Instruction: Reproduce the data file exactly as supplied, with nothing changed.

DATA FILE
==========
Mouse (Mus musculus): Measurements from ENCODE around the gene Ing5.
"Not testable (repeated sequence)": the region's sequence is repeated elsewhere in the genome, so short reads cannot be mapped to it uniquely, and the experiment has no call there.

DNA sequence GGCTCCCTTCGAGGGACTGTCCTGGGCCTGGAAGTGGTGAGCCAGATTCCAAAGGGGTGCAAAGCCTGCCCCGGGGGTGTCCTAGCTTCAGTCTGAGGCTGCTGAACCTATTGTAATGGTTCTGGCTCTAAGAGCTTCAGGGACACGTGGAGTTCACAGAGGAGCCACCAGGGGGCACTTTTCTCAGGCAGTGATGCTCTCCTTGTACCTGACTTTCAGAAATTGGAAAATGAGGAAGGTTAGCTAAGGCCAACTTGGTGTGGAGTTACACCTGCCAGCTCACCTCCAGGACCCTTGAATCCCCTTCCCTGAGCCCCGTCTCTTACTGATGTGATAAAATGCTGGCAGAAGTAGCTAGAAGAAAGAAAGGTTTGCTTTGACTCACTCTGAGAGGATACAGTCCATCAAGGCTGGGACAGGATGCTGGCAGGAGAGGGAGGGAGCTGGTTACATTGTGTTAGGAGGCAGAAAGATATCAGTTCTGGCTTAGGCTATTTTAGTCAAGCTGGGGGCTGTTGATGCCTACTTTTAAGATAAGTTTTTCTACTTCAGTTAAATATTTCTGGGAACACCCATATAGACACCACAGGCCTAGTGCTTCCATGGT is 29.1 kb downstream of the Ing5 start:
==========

Mouse (Mus musculus): Measurements from ENCODE around the gene Ing5.
"Not testable (repeated sequence)": the region's sequence is repeated elsewhere in the genome, so short reads cannot be mapped to it uniquely, and the experiment has no call there.

DNA sequence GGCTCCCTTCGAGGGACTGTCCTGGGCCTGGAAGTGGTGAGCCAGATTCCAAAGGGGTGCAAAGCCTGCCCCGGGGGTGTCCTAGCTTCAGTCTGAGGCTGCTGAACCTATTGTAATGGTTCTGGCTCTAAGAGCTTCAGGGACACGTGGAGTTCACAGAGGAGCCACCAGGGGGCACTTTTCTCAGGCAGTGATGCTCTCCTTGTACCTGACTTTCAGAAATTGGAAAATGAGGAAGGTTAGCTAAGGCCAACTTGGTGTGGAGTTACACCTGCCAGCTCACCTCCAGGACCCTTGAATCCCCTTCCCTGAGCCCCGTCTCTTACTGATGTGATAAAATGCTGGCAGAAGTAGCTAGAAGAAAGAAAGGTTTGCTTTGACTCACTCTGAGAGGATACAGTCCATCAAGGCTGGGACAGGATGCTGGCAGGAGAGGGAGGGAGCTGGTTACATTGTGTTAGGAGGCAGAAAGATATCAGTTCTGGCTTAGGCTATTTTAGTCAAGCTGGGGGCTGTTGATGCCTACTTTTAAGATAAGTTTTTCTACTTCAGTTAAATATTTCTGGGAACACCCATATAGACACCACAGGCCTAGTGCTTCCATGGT is 29.1 kb downstream of the Ing5 start: